In reality, the primary difference between the Roku Express and Google Chromecast in my experience is simply the device UI. The Roku Express is more geared towards and end-to-end, full streaming setup thanks to the 350,000 dedicated streaming services/applications you can choose from, whereas the Chromecast is more geared towards individual content streaming (such as streaming photos from your device, or a video from YouTube/Netflix/Google Movies) rather than a full-fledged streaming solution. The other major difference is Roku’s inclusion of a remote control, untethering you from your mobile device.

Issues I’ve had

At first, I setup my Roku device on my main living room TV. Shortly after setup, I moved the Roku up stairs to my bedroom, however I noticed that when casting from apps like YouTube, the Roku Express was still displaying as “Front Room” as I had originally set it up. So off I went into the settings menu to try and change the device name – lo and behold I found this wasn’t possible! As it turns out, the only way to rename the device is to do so via your Roku account, then restarting the device. To make matters slightly more annoying, this can’t be done via the mobile application either! You have to log on to your account via a web browser.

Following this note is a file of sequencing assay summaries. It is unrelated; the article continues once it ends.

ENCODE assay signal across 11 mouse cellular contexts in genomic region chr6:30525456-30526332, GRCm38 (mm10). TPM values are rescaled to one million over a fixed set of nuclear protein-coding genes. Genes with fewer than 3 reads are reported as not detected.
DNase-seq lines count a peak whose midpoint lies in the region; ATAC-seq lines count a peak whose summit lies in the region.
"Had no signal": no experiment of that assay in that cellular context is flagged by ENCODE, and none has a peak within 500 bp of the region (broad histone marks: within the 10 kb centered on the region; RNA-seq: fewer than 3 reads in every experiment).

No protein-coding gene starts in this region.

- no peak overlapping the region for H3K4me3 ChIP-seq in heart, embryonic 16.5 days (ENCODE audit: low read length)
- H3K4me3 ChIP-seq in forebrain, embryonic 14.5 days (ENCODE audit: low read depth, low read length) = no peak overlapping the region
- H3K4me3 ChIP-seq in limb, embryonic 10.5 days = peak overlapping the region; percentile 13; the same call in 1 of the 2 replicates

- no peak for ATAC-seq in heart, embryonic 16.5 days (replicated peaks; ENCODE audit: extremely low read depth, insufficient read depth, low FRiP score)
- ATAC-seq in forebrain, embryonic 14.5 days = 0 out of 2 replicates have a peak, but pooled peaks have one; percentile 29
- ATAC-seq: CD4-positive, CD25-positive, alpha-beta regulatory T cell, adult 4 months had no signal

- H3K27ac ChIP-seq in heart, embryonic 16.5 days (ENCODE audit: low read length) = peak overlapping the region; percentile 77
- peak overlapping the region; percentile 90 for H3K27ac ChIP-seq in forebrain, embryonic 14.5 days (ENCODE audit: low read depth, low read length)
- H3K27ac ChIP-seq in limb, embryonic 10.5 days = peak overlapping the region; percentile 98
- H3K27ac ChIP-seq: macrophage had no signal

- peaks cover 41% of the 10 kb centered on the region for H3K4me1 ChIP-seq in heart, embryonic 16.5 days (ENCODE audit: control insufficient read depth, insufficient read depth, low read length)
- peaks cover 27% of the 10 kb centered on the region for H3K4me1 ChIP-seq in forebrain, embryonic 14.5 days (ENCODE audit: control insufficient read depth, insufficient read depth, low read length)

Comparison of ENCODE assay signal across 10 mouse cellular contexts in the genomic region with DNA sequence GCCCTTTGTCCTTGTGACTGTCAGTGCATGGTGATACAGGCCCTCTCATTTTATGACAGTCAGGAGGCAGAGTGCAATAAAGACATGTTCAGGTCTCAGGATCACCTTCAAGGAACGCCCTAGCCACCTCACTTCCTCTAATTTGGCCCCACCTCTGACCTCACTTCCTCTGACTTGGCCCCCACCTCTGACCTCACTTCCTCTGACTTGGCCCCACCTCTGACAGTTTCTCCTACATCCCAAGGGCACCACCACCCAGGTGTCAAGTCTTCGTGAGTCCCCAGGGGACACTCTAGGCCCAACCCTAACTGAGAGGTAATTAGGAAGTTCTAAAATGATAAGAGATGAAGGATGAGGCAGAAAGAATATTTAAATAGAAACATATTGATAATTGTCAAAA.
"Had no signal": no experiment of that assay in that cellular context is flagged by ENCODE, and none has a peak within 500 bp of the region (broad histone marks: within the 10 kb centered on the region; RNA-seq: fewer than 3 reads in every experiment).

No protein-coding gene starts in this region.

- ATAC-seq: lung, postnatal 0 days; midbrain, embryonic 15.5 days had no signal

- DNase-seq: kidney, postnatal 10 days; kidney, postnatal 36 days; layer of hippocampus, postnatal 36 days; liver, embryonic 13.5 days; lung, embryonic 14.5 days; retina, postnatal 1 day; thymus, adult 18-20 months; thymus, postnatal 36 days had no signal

As I noted further up the page, the quick launch buttons on the included remote are not re-programmable at all – at best I’ll use one of these buttons (Netflix in my case). I’d like to see Roku release a remote with programmable buttons, instead of presets.

One minor thing that annoyed me from time to time is that, in order to get to the main Roku Express settings menu, you first have to exit out of whatever you have open, to the device home screen first. This may be due to the fact that some apps have bespoke in-app settings screens and whilst it’s not a major issue, it seems like an unnecessary set of extra steps to me that could be handled better.

I didn’t use the app a huge amount, but when I did I found that the “What’s On” screen seemed to show content from loads of different services, even some I have never used before. In some cases, this lead to me clicking into a movie/TV show and finding either I couldn’t stream it via one of my standard set of services, or that it was also available from one of my services but at an extra cost (such as everything that’s non-original content on Amazon Video).